WPF: Making good progress

Recently I came across a situation where I had a list box of items which I wanted to process on separate threads but report progress to the user. I had never had to do something like this in Win32 let alone WPF so I decided to knock up a little prototype which is the basis for this blog entry.

Download the source code: WPF_Progress.zip

The prototype application basically contains a list of video clips which need to be converted. User selects a clip and presses the Convert button which kicks of a new thread to perform the conversion and shows progress through a ProgressBar which is part of the DataTemplate.


First off I defined some simple XAML for the ListBox items:

<Window.Resources> <DataTemplate DataType="{x:Type local:VideoClip}"> <StackPanel x:Name="stack" Background="Gainsboro" Width="200"> <Button x:Name="save" Width="60" Height="20" Click="convert_Click">Convert</Button> <Label Content="{Binding Name}"/> <ProgressBar x:Name="progress" Width="100" Height="15" Maximum="100" Value="{Binding SaveProgress}"/> <Label Content="{Binding Status}"/> </StackPanel> </DataTemplate> </Window.Resources>

Then I wired up the convert_Click event to start a BackgroundWorker thread which runs some code to mimic the conversion. This simply loops for a period of time reporting progress each second or so. The main window hooks into an event on the converter to pick up the progress which can then be set on the ProgressBar.Value.

There were two issues which I came across during this prototype:

1. Accessing the ProgressBar inside a DataTemplate

WPF provides a handy little method called FindName which you can use to find controls within a given ContentPresenter. Not quite as straightforward as the old favourite FindControl 😉

private ProgressBar GetProgressBar(VideoClip clip) { int index = clips.Items.IndexOf(clip); ListBoxItem selectedItem = clips.ItemContainerGenerator.ContainerFromIndex(index) as ListBoxItem; if (selectedItem == null) return null; DataTemplateKey key = new DataTemplateKey(typeof(VideoClip)); DataTemplate template = base.FindResource(key) as DataTemplate; Border border = VisualTreeHelper.GetChild(selectedItem, 0) as Border; ContentPresenter presenter = border.Child as ContentPresenter; ProgressBar progress = template.FindName("progress", presenter) as ProgressBar; return progress; }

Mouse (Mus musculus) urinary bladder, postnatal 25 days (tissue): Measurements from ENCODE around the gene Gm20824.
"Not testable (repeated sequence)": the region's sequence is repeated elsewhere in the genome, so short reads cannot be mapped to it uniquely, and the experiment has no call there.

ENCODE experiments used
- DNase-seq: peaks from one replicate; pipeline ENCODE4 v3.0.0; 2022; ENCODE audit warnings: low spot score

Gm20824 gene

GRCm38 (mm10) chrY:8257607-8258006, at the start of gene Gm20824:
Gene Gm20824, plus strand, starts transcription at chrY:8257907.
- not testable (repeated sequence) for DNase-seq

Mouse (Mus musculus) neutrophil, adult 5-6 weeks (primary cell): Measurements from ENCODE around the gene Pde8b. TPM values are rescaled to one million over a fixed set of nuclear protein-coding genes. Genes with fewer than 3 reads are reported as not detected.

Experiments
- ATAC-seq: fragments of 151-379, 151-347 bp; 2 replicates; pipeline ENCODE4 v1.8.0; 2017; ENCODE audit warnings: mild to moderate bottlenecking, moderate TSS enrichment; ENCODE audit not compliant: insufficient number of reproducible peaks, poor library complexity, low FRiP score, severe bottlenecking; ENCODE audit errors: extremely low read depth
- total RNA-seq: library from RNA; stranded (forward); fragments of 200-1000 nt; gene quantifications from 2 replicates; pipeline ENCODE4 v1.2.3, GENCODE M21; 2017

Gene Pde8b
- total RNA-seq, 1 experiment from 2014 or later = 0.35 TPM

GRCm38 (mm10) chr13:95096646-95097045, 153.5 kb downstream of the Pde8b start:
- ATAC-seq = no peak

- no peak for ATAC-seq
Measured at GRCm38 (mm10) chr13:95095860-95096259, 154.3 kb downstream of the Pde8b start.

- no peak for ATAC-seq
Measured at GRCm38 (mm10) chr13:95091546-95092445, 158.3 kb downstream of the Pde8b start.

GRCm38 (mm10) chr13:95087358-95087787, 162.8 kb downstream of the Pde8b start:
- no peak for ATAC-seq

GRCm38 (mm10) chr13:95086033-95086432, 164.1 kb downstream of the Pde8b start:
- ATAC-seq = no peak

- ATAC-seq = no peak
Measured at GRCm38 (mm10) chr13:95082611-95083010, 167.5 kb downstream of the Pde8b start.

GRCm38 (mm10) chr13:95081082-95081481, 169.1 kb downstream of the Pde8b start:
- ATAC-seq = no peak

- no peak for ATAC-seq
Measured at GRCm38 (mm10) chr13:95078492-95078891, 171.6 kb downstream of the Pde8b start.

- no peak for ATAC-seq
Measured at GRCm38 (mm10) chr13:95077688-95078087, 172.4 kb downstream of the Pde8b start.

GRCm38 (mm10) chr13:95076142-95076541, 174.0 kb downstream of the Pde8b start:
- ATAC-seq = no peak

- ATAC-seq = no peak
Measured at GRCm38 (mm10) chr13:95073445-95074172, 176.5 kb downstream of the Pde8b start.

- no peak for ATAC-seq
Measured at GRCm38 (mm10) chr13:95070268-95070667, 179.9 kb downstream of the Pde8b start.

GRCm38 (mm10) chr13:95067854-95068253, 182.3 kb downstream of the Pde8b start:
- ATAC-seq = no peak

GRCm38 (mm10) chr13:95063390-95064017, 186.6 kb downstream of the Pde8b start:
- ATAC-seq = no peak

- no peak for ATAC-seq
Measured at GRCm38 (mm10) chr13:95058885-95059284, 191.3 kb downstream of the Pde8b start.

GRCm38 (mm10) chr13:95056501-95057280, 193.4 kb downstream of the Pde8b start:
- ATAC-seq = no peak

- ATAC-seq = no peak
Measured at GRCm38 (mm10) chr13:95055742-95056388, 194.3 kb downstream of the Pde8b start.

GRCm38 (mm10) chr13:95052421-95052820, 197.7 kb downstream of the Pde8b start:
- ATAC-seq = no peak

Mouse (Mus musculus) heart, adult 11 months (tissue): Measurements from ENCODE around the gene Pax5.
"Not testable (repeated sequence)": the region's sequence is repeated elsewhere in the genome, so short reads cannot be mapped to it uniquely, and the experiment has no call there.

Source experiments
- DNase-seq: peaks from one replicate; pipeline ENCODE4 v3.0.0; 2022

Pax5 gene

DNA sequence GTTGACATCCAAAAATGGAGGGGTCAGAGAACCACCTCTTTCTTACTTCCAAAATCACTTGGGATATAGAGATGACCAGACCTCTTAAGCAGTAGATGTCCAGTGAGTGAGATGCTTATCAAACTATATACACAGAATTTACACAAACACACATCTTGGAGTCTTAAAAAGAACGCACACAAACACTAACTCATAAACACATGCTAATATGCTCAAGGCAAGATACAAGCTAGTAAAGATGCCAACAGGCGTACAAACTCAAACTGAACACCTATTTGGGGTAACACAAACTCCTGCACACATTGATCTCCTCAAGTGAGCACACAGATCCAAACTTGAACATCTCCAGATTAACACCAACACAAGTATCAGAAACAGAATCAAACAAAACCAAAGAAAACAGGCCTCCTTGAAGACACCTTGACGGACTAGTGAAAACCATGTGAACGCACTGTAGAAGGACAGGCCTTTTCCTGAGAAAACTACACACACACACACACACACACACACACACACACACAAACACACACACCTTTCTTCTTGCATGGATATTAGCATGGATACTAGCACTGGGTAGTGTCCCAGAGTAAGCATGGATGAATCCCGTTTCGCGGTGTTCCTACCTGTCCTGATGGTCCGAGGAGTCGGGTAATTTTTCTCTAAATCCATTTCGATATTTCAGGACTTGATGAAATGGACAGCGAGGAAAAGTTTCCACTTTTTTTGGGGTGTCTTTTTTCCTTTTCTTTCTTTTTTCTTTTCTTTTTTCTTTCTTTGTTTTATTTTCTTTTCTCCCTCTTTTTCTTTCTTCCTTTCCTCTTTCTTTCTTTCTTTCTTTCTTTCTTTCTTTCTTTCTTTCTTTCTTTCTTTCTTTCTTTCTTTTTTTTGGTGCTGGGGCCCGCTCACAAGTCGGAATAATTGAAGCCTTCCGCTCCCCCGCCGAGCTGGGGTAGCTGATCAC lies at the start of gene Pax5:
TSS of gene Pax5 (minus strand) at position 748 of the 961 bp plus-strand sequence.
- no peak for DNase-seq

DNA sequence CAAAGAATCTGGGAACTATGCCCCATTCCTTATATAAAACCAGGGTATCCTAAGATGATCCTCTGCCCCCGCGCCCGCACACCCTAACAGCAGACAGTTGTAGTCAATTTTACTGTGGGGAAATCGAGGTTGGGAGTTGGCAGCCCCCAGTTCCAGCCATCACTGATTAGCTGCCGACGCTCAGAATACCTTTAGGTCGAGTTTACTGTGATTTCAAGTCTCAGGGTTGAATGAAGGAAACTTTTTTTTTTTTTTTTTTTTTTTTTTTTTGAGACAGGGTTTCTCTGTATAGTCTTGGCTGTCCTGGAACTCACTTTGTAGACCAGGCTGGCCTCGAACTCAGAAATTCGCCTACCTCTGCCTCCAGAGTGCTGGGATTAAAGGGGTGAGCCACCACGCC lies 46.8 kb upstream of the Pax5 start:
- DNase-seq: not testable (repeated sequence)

This method allows me to take an object (which is the data type for the DataTemplate) from the list and use it to access the ProgressBar control.

2. Update the ProgressBar from a different thread

Converter converter = new Converter(); converter.OnConvertProgress += delegate(object sender1, ConvertEventArgs args) { Dispatcher.BeginInvoke(DispatcherPriority.Normal, (SendOrPostCallback)delegate { ProgressBar bar = GetProgressBar(args.Clip); if (bar != null) bar.Value = args.Clip.SaveProgress; } , null); };

Using the Dispatcher I get hold of the specific ProgressBar I want to update and simply set the value.


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5 Responses to “WPF: Making good progress”

  1. WPF/Silverlight/XAML Web Links - 2004/04/18 - Rob Relyea - Xamlified Says:

    […] WebPurity's blog: WPF Example of work on another thread that updates progress in UI […]

  2. WPF/Silverlight/XAML Web Links - 2008/04/18 - Rob Relyea - Xamlified Says:

    […] WebPurity's blog: WPF Example of work on another thread that updates progress in UI […]

  3. Quantum Bit Designs » Blog Archive » Design Decisions and Information Overload Says:

    […] https://webpurityltd.wordpress.com/2008/04/15/wpf-making-good-progress/ […]


    […] https://webpurityltd.wordpress.com/2008/04/15/wpf-making-good-progress/ – the suggested solution is very specific and not general and it doesn’t work for me! […]

  5. harbans-lal-gera Says:

    Harbans Lal Gera – I know this is off topic but need help with Vista

    Harbans Lal Gera

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